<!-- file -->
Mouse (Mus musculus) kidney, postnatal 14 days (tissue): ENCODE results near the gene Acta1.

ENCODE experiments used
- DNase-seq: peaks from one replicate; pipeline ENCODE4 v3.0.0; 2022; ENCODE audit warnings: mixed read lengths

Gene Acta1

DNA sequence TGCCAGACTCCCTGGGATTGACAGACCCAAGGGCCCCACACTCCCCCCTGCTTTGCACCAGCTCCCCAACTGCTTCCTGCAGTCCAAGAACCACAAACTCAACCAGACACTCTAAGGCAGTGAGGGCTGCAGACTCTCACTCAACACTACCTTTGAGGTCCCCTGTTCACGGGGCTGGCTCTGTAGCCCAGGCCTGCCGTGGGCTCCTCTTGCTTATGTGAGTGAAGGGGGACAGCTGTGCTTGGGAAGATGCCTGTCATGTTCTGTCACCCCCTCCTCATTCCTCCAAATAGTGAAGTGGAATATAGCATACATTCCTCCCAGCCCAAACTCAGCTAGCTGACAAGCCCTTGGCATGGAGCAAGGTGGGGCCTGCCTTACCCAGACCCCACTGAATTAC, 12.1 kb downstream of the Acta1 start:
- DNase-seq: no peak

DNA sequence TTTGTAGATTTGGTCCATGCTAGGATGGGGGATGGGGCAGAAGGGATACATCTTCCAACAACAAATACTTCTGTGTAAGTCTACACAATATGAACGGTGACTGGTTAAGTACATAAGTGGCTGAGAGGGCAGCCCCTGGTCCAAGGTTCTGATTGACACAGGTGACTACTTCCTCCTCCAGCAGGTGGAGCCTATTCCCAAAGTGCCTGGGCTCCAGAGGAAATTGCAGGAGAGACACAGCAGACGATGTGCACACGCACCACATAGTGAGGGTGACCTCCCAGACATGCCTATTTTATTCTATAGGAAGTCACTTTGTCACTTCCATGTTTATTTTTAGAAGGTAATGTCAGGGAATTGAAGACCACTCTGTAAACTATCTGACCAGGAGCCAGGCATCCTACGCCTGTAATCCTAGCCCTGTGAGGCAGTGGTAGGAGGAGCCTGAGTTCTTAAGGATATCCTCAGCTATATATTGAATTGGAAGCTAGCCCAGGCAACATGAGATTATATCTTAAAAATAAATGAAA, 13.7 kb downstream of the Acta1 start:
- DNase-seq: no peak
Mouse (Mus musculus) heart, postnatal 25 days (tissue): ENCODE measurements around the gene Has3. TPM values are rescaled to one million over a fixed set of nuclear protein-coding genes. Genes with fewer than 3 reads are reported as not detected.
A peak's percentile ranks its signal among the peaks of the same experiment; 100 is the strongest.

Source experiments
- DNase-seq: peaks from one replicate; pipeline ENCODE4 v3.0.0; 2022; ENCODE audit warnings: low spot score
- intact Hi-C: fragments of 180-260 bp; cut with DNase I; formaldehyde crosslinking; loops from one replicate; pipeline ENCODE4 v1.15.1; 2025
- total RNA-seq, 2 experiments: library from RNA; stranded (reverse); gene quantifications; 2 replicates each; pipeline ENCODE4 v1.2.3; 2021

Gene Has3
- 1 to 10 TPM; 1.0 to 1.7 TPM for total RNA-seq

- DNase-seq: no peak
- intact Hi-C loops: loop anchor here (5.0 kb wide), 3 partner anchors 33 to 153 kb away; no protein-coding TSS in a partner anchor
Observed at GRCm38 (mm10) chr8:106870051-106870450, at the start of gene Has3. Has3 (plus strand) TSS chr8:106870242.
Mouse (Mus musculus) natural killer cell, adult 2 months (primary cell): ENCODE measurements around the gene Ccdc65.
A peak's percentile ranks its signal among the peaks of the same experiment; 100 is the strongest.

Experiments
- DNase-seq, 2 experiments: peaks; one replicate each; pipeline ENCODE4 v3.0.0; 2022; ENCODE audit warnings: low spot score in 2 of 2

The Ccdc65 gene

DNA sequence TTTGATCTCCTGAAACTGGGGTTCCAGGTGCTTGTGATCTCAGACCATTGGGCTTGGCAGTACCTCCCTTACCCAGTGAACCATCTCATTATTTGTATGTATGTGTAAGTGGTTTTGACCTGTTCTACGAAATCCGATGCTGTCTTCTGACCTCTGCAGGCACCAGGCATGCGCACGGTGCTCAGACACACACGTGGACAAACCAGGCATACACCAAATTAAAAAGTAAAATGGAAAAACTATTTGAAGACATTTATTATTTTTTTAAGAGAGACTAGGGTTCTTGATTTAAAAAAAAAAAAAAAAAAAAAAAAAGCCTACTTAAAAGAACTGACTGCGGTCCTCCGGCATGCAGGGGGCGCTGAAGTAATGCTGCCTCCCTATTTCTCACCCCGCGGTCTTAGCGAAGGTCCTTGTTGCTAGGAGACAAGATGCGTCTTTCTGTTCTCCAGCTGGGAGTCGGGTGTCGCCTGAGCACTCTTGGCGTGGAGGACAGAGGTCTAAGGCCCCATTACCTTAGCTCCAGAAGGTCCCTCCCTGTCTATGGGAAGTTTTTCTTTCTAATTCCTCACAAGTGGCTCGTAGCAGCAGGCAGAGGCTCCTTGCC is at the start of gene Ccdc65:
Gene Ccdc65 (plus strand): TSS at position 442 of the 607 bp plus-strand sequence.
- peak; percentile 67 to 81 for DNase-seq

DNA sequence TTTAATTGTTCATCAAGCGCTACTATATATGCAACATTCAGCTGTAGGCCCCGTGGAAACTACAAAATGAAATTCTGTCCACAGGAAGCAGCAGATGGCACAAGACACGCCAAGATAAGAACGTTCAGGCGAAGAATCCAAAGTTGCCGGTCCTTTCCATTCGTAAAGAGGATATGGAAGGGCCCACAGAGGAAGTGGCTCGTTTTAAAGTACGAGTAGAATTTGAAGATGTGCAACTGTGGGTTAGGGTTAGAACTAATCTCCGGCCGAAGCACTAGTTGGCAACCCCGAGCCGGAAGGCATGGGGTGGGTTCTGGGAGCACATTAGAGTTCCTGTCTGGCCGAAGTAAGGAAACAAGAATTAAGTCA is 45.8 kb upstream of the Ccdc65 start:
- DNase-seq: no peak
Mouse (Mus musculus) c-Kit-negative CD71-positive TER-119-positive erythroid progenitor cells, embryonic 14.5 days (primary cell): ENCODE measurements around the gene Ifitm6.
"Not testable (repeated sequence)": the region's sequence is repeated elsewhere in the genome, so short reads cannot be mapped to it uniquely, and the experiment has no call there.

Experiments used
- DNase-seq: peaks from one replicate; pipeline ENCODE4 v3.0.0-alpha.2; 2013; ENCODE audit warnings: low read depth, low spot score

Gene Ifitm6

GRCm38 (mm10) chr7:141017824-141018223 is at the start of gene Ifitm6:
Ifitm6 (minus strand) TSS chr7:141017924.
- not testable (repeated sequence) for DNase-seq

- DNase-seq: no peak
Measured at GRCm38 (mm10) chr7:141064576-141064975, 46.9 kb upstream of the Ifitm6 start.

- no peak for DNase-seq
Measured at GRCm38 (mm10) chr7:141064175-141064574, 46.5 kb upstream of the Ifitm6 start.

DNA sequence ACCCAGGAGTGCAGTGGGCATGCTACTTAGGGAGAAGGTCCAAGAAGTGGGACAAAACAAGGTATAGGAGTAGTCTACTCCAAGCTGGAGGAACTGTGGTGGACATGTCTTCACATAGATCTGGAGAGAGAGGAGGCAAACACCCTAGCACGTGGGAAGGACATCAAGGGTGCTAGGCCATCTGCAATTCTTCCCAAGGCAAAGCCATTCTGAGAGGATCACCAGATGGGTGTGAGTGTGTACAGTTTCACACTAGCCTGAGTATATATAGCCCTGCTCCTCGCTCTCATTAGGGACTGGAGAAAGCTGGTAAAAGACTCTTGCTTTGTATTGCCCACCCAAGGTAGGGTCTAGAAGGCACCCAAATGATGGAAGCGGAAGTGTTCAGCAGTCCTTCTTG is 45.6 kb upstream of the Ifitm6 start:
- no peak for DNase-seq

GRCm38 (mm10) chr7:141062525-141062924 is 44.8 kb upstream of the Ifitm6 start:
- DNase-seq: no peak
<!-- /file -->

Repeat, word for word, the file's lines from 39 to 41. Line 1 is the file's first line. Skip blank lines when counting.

Measured at GRCm38 (mm10) chr7:141064576-141064975, 46.9 kb upstream of the Ifitm6 start.

- no peak for DNase-seq
Measured at GRCm38 (mm10) chr7:141064175-141064574, 46.5 kb upstream of the Ifitm6 start.